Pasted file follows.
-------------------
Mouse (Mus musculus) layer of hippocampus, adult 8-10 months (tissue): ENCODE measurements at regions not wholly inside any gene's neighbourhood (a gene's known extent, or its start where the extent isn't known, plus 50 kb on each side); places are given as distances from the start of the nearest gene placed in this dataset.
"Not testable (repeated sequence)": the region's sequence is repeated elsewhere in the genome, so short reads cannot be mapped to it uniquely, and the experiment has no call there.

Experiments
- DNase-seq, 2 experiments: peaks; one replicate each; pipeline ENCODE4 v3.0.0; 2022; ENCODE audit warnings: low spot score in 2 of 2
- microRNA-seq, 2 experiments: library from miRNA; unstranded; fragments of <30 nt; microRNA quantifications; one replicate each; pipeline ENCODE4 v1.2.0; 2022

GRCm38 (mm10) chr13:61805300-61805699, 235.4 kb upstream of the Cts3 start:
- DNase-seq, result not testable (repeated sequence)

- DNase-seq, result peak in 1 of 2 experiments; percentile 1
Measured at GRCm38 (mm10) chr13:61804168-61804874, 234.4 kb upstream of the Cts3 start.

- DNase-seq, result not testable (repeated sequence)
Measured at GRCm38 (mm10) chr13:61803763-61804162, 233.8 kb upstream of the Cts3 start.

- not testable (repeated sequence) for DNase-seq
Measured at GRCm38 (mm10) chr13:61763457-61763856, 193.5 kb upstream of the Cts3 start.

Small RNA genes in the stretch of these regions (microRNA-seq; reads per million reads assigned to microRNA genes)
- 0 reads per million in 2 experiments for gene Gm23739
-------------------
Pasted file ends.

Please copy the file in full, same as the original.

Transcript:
Mouse (Mus musculus) layer of hippocampus, adult 8-10 months (tissue): ENCODE measurements at regions not wholly inside any gene's neighbourhood (a gene's known extent, or its start where the extent isn't known, plus 50 kb on each side); places are given as distances from the start of the nearest gene placed in this dataset.
"Not testable (repeated sequence)": the region's sequence is repeated elsewhere in the genome, so short reads cannot be mapped to it uniquely, and the experiment has no call there.

Experiments
- DNase-seq, 2 experiments: peaks; one replicate each; pipeline ENCODE4 v3.0.0; 2022; ENCODE audit warnings: low spot score in 2 of 2
- microRNA-seq, 2 experiments: library from miRNA; unstranded; fragments of <30 nt; microRNA quantifications; one replicate each; pipeline ENCODE4 v1.2.0; 2022

GRCm38 (mm10) chr13:61805300-61805699, 235.4 kb upstream of the Cts3 start:
- DNase-seq, result not testable (repeated sequence)

- DNase-seq, result peak in 1 of 2 experiments; percentile 1
Measured at GRCm38 (mm10) chr13:61804168-61804874, 234.4 kb upstream of the Cts3 start.

- DNase-seq, result not testable (repeated sequence)
Measured at GRCm38 (mm10) chr13:61803763-61804162, 233.8 kb upstream of the Cts3 start.

- not testable (repeated sequence) for DNase-seq
Measured at GRCm38 (mm10) chr13:61763457-61763856, 193.5 kb upstream of the Cts3 start.

Small RNA genes in the stretch of these regions (microRNA-seq; reads per million reads assigned to microRNA genes)
- 0 reads per million in 2 experiments for gene Gm23739